Shirley singers hosts charity fundraiser in memory of UB40's Brian Travers - The Solihull Observer
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13th Aug, 2022

Shirley singers hosts charity fundraiser in memory of UB40's Brian Travers

Sarah Mason 25th Mar, 2022

A MEMORIAL fundraising concert is being held in honour of UB40 saxophonist Brian Travers thanks to a Shirley singer.

Ruby Mann, who performs under the name Ruby Ann Sings, knew Brian well and was inspired to organise the evening to raise funds for The Brain Tumour Charity.

The 56-year-old has organised for a number of fellow musicians to join her at the Sedgemere Sports and Social Club on Sedgemere on March 26 to honour Brian who died of a brain tumour last August, aged 62.

She said: “I was lucky to meet him for the first time on 2012, when I was selling his art work in a Birmingham city art gallery.

“His generosity of spirit was so evident, he always had time for you, and with his wealth of experience and knowledge he was a brilliant mentor to so many, including myself.

“I’m forever grateful to have known him and will always remember long chats, Face Times, the advice and laughter.”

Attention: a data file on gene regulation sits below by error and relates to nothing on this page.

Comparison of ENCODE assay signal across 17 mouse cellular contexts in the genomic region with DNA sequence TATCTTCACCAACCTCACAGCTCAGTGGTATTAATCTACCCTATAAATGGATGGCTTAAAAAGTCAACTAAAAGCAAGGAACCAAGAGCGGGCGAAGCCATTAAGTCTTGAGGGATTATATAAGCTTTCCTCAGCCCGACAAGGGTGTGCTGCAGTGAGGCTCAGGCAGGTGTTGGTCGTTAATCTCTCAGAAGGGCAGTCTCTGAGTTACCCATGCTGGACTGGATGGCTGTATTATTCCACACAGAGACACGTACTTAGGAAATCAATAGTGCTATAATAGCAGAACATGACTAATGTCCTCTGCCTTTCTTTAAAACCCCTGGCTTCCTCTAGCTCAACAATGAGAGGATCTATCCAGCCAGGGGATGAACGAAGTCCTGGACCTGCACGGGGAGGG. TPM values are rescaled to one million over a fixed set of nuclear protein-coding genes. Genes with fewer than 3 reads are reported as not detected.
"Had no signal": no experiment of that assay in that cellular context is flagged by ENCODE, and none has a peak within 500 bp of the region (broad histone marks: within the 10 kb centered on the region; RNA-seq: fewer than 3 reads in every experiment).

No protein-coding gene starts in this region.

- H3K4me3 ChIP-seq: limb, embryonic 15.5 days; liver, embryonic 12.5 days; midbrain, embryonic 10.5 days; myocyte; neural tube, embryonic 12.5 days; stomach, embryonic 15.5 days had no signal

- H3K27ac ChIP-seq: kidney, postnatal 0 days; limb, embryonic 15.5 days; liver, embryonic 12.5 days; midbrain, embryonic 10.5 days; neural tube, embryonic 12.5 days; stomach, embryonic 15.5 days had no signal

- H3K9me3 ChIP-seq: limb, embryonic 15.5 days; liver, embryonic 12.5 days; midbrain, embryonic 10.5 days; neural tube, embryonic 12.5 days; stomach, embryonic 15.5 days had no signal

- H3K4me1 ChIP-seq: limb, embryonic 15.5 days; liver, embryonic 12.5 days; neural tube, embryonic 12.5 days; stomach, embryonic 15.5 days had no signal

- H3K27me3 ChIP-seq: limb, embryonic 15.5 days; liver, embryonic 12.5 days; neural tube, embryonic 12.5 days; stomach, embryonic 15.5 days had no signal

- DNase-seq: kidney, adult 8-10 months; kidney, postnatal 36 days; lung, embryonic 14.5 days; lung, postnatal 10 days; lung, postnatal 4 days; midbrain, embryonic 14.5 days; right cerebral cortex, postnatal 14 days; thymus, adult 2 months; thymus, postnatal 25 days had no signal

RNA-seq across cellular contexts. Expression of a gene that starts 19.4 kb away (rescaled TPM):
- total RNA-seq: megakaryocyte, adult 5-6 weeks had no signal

The Entertainment Across the Decades will see Ruby joined on stage by fellow performers Beccie Marshall, Reza Farrell, Joseph Telecastervision and Paul PJ Shakespeare, who will all bring a different style to the event.

Ruby said: “The theme of the event just had to be music with Brian in mind. I really have to thank all my fellow artistes for their infectious enthusiasm towards this evening, you’ve touched my heart.

“It has been a lot of fun collaborating on this project, we are all really excited. It is going to be a fitting tribute to Brian, and an entertainment extravaganza.

“When I first started planning the evening, I was astounded by just how many people I know who have been affected directly or indirectly by this form of cancer. More needs to be done to fund research into brain tumours. We must work harder for a cure.”

The Brain Tumour Charity funds research to increase survival and improve treatment options as well as raising awareness of the symptoms and effects of brain tumours to bring about earlier diagnosis.

Kayleigh Lacey, the charity’s community fundraiser in the West Midlands, said: “We couldn’t be more grateful to Ruby and her fellow performers at the concert, for shining a light on brain tumours this brain tumour awareness month.

“Brain tumours are the biggest cancer killer of the under 40s and, unlike other cancers, survival rates have not improved over the last 40 years.

“It’s through the efforts of fundraisers like Ruby that we can change these shocking statistics in the future and bring hope to the thousands of people who are diagnosed with a brain tumour every year.”

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